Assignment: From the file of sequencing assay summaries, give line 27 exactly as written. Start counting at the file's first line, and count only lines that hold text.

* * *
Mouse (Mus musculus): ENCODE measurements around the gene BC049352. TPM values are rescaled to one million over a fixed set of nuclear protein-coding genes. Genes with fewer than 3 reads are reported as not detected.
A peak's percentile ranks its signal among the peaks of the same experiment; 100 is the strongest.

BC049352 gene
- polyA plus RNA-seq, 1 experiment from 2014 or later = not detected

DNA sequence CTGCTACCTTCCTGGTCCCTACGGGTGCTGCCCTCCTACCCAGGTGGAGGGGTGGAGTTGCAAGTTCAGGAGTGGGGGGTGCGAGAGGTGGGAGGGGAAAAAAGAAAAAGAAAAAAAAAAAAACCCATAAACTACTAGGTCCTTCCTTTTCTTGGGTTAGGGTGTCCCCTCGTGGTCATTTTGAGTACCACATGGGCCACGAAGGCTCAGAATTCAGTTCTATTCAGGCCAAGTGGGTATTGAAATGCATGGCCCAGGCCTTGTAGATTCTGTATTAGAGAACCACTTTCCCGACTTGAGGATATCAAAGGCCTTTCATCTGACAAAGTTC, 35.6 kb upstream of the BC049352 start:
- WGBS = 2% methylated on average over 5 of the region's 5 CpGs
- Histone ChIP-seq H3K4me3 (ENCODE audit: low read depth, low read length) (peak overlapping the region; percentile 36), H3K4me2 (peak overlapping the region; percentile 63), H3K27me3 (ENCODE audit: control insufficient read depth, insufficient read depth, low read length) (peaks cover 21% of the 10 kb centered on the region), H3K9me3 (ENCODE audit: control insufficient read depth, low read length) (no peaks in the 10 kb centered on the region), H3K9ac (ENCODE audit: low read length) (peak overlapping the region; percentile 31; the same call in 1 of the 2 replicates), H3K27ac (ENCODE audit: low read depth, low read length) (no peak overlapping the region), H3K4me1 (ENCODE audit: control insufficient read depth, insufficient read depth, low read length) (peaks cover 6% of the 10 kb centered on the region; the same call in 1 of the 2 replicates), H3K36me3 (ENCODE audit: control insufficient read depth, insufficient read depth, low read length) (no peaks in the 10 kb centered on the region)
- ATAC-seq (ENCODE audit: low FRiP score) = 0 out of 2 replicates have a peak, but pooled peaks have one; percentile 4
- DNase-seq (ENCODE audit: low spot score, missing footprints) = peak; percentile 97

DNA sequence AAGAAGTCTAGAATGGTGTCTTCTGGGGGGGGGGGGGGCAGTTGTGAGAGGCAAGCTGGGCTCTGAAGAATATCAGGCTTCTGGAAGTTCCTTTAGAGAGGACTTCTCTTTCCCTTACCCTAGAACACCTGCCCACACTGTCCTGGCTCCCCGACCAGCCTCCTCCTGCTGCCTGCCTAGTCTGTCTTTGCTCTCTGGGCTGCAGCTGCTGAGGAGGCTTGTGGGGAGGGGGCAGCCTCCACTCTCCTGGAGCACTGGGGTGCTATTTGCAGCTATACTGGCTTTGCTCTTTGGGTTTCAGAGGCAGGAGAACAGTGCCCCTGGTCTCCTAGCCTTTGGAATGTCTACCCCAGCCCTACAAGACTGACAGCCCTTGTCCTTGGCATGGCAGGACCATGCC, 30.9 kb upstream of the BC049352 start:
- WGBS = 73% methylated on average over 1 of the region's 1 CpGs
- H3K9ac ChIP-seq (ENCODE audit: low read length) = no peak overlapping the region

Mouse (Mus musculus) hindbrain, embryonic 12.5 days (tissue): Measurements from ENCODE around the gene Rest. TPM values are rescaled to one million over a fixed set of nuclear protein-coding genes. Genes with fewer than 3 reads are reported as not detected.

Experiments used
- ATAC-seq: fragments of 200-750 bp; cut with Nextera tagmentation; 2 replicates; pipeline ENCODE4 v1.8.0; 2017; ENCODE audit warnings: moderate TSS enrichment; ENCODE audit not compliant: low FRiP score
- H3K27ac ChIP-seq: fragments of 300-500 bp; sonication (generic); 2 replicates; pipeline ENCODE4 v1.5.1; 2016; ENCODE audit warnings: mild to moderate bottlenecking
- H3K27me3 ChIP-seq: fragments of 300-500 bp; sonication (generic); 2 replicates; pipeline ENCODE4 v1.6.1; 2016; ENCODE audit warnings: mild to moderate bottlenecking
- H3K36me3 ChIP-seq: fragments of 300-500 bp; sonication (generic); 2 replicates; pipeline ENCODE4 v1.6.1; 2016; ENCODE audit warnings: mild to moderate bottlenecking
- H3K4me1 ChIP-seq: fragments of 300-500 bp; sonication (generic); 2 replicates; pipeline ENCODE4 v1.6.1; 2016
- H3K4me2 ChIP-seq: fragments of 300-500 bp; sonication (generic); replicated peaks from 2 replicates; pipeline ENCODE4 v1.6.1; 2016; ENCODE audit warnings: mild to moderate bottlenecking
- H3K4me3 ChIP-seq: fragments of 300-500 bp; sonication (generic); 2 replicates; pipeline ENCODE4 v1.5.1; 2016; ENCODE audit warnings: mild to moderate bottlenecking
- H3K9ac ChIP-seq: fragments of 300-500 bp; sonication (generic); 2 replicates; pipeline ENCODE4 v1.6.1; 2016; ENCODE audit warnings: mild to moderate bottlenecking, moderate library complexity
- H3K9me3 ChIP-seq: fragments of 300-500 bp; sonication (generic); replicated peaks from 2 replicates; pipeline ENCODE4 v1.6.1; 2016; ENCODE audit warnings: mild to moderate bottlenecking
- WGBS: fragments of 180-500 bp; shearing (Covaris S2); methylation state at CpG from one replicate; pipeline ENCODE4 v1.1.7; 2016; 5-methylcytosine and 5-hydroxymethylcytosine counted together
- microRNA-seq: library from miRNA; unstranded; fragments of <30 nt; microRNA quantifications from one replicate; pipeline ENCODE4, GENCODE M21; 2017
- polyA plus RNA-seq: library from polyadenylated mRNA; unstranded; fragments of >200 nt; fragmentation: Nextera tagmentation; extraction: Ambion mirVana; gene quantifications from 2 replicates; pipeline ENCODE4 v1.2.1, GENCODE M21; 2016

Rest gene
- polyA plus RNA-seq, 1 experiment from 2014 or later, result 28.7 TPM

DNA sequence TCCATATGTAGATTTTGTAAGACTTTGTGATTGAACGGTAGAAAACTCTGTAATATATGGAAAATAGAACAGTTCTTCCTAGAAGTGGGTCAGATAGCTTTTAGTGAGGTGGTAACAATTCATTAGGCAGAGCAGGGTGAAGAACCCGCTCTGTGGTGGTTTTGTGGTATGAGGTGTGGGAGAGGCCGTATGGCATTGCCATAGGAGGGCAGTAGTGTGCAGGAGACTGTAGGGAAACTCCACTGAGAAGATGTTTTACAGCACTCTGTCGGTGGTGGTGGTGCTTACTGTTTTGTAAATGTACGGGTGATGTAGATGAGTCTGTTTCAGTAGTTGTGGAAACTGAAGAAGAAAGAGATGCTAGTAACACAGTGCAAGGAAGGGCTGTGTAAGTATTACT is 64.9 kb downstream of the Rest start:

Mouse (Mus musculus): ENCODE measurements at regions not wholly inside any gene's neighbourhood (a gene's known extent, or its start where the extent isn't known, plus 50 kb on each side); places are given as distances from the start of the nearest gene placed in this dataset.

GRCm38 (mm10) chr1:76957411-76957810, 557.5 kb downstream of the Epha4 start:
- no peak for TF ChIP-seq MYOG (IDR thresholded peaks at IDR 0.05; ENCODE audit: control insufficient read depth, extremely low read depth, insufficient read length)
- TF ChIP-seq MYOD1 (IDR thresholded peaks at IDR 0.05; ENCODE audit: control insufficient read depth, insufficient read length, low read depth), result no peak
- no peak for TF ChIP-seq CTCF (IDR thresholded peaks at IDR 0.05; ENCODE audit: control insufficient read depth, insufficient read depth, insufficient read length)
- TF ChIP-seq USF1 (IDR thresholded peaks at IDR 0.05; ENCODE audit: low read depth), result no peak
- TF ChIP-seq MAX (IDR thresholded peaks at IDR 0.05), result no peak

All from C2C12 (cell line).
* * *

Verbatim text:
Rest gene